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Medieval Europe: Crisis and Renewal

Medieval Europe: Crisis and Renewal

Professor Teofilo F. Ruiz Ph.D.
University of California, Los Angeles
Course No.  863
Course No.  863
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Course Overview

About This Course

16 lectures  |  44 minutes per lecture

This course examines the crises of late medieval society (widespread famines in 1315-1317, wars, plagues, popular rebellions) and the manner in which, during the 14th and 15th centuries, men and women responded to these crises by formulating new concepts of love, art, religion, and political organization.

The emphasis throughout is not on a sustained political narrative. The aim of the course is to explore the structure of late medieval society and show how the society, economy, and culture were transformed and refashioned by the upheavals besetting Europe at the onset of modernity.

Thus, in tracing the response to economic, political, and social crises, we also chart the transition from the medieval to the modern world.

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This course examines the crises of late medieval society (widespread famines in 1315-1317, wars, plagues, popular rebellions) and the manner in which, during the 14th and 15th centuries, men and women responded to these crises by formulating new concepts of love, art, religion, and political organization.

The emphasis throughout is not on a sustained political narrative. The aim of the course is to explore the structure of late medieval society and show how the society, economy, and culture were transformed and refashioned by the upheavals besetting Europe at the onset of modernity.

Thus, in tracing the response to economic, political, and social crises, we also chart the transition from the medieval to the modern world.

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16 Lectures
  • 1
    Europe in 1300—An Introduction
    Professor Ruiz sets the geographical, linguistic, and historiographical contexts for the course. Understanding how medieval men and women imagined their society and saw themselves provides insight on how they responded to the imminent crises. x
  • 2
    Europe in 1300—Rural Society
    Peasants were the group most dramatically affected by late medieval crises. We look at their difficult daily lives and crucial, but lowly, roles in society. x
  • 3
    Europe in 1300—Urban Society
    Focusing on the rise of towns and cities, we examine the sources of so much inspiring art and great learning that shaped society in the Middle Ages and years to come. The character of the bourgeoisie and state of popular culture are reflected in fundamental changes in value systems and religious beliefs. x
  • 4
    Europe in 1300—Church, State and Learning
    As the power of the papacy is envied and emulated throughout Europe, changes occur in the relationship between church and state. Professor Ruiz describes those changes while tracing the origin of political organizations and a political point of view that emphasized the state over the church. x
  • 5
    An Age of Crises—Hunger
    We study the great famines of 1315–1317 and their impact on European society in succeeding decades. Medieval governments are unable to deal with the consequences of widespread hunger—rising violence, crimes against property, high mortality rates, and a reduced population. x
  • 6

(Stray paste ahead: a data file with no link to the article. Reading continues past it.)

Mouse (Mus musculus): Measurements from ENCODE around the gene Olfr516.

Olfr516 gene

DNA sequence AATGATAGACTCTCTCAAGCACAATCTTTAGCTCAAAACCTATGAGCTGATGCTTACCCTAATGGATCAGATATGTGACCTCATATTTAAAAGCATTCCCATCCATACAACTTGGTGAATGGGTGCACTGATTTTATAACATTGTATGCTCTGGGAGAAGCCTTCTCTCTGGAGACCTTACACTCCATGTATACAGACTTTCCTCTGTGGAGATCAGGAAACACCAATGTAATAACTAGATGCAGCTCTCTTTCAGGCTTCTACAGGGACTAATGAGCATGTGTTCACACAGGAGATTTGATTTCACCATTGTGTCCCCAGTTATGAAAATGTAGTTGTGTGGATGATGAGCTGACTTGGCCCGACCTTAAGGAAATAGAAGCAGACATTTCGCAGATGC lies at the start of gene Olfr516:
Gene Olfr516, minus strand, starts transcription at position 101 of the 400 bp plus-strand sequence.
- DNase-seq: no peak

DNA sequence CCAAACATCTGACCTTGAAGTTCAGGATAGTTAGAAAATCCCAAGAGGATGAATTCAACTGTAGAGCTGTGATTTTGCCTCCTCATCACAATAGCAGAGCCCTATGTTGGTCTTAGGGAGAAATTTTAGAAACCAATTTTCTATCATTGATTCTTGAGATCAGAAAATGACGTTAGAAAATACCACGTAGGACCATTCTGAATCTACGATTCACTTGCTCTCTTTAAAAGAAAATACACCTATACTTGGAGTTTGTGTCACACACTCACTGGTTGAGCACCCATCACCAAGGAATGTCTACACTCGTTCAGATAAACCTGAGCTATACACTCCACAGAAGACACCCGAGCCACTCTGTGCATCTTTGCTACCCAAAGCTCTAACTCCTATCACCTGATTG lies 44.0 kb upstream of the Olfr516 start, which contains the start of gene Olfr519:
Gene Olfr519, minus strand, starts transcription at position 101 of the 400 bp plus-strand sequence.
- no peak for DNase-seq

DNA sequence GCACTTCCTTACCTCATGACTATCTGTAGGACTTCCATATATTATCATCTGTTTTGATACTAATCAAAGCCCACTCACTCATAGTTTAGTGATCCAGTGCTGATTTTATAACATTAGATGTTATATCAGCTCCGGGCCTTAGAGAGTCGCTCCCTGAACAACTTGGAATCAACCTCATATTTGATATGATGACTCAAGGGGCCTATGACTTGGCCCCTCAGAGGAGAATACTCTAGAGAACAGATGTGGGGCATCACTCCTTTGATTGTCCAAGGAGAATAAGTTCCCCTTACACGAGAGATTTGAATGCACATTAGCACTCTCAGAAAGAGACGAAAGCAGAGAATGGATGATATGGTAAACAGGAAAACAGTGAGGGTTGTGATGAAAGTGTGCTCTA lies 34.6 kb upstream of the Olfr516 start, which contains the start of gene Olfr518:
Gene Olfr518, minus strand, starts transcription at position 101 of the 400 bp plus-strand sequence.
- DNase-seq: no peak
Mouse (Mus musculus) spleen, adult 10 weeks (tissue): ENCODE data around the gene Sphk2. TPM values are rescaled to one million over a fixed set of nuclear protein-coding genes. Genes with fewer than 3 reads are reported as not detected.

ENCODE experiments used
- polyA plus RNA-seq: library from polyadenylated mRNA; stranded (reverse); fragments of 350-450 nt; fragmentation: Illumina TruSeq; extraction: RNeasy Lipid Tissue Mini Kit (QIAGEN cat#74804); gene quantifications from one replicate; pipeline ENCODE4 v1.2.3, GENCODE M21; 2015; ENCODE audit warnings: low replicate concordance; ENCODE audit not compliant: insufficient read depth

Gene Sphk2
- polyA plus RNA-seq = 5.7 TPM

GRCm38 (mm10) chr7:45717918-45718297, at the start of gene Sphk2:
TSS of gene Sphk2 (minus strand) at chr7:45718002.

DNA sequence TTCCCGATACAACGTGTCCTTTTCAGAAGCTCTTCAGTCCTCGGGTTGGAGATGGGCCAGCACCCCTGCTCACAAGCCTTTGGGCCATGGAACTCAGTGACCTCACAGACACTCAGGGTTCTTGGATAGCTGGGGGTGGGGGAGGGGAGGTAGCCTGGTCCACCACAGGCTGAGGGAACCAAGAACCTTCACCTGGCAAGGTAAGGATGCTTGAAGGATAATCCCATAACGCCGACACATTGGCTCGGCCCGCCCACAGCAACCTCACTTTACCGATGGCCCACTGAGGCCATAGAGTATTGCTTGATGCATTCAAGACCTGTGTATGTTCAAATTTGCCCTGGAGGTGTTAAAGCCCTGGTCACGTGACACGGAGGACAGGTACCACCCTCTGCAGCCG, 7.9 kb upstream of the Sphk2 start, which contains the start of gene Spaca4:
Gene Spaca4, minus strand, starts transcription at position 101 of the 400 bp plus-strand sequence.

An Age of Crises—War
    We discuss the Hundred Years War and its affect on social, economic, political, and cultural structures. We deal with the impact of military technology on society, the role of war, the rise of knightly orders, and the contradictions of war's savagery and chivalry's ideals. x
  • 7
    An Age of Crises—The Black Death
    The Black Plague had an enormous impact on Europeans in the mid-14th century. We consider the development of the church after the plague, violence against Jews and lepers following the spread of the plague, and the reaction of authorities to its onslaught. x
  • 8
    An Age of Crises—Popular Rebellions
    Many peasant and urban uprisings occurred as individuals at the top of society sought to maintain their positions in a time of vast economic and social dislocation. Those below, and those caught in the middle, often reacted with violence. x
  • 9
    Late Medieval Society—Politics
    Professor Ruiz introduces new political concepts formed in the late Middle Ages, including first steps toward the genesis of the nation state. Centralized monarchies emerged at the end of the 15th century in France and England as a result of crises that pushed thinkers and rulers to develop concepts of sovereignty. x
  • 10
    Late Medieval Society—Castile in the Fifteenth Century
    We see how the ideas and practices of government were put into service in the kingdom of Castile in Spain, and how age-old medieval institutions were utilized by the Castilian monarchy to organize the nation state. x
  • 11
    Late Medieval Society—Culture and Mentality, Part I
    We examine the birth of Renaissance culture in Italy in the 14th and 15th centuries and its spread to other parts of western Europe. Beginning with Dante, we consider the transforming factors of Renaissance humanism and art. x
  • 12
    Late Medieval Society—Culture and Mentality, Part II
    Continuing the examination of the birth of Renaissance culture in Italy in the 14th and 15th centuries, we consider new artistic models, aesthetic sensibilities, and a new spirit. x
  • 13
    Late Medieval Society—Love, Sexuality, and Misogyny, Part I
    Professor Ruiz discusses how concepts of love, sexuality, the body, and marriage were transformed by the crises of the late Middle Ages. Boccaccio's Decameron and Chaucer's Canterbury Tales are studied for statements on love and sexuality. x
  • 14
    Late Medieval Society—Love, Sexuality, and Misogyny, Part II
    We discuss the Spanish Inquisition, the witch craze, and other examples of society turning against specific groups in its midst. x
  • 15
    Late Medieval Society—The Blending of High and Popular Culture